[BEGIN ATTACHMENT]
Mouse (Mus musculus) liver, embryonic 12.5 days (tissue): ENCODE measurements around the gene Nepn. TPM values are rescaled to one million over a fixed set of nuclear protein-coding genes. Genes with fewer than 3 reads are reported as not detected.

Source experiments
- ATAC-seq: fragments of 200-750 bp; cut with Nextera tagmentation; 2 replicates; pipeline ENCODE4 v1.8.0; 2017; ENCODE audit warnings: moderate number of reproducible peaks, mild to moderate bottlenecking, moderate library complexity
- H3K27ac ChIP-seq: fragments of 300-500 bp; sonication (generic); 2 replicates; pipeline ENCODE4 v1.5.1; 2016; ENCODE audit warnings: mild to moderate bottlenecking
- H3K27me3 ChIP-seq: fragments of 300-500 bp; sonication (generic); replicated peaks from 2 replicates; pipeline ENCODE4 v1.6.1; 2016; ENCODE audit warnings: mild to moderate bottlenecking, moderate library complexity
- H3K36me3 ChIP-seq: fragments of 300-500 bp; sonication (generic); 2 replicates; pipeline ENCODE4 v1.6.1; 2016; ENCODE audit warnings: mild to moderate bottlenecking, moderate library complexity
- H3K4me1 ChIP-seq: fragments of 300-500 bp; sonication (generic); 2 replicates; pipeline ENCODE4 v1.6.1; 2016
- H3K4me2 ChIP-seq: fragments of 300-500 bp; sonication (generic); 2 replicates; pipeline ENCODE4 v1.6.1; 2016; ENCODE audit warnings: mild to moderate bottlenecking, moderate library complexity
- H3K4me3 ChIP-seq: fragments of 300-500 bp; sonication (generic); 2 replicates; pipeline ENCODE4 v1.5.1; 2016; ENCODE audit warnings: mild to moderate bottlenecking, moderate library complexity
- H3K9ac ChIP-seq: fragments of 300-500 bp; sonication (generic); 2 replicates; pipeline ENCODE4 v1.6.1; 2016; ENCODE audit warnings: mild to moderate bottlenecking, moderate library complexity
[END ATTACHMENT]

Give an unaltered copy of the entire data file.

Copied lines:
Mouse (Mus musculus) liver, embryonic 12.5 days (tissue): ENCODE measurements around the gene Nepn. TPM values are rescaled to one million over a fixed set of nuclear protein-coding genes. Genes with fewer than 3 reads are reported as not detected.

Source experiments
- ATAC-seq: fragments of 200-750 bp; cut with Nextera tagmentation; 2 replicates; pipeline ENCODE4 v1.8.0; 2017; ENCODE audit warnings: moderate number of reproducible peaks, mild to moderate bottlenecking, moderate library complexity
- H3K27ac ChIP-seq: fragments of 300-500 bp; sonication (generic); 2 replicates; pipeline ENCODE4 v1.5.1; 2016; ENCODE audit warnings: mild to moderate bottlenecking
- H3K27me3 ChIP-seq: fragments of 300-500 bp; sonication (generic); replicated peaks from 2 replicates; pipeline ENCODE4 v1.6.1; 2016; ENCODE audit warnings: mild to moderate bottlenecking, moderate library complexity
- H3K36me3 ChIP-seq: fragments of 300-500 bp; sonication (generic); 2 replicates; pipeline ENCODE4 v1.6.1; 2016; ENCODE audit warnings: mild to moderate bottlenecking, moderate library complexity
- H3K4me1 ChIP-seq: fragments of 300-500 bp; sonication (generic); 2 replicates; pipeline ENCODE4 v1.6.1; 2016
- H3K4me2 ChIP-seq: fragments of 300-500 bp; sonication (generic); 2 replicates; pipeline ENCODE4 v1.6.1; 2016; ENCODE audit warnings: mild to moderate bottlenecking, moderate library complexity
- H3K4me3 ChIP-seq: fragments of 300-500 bp; sonication (generic); 2 replicates; pipeline ENCODE4 v1.5.1; 2016; ENCODE audit warnings: mild to moderate bottlenecking, moderate library complexity
- H3K9ac ChIP-seq: fragments of 300-500 bp; sonication (generic); 2 replicates; pipeline ENCODE4 v1.6.1; 2016; ENCODE audit warnings: mild to moderate bottlenecking, moderate library complexity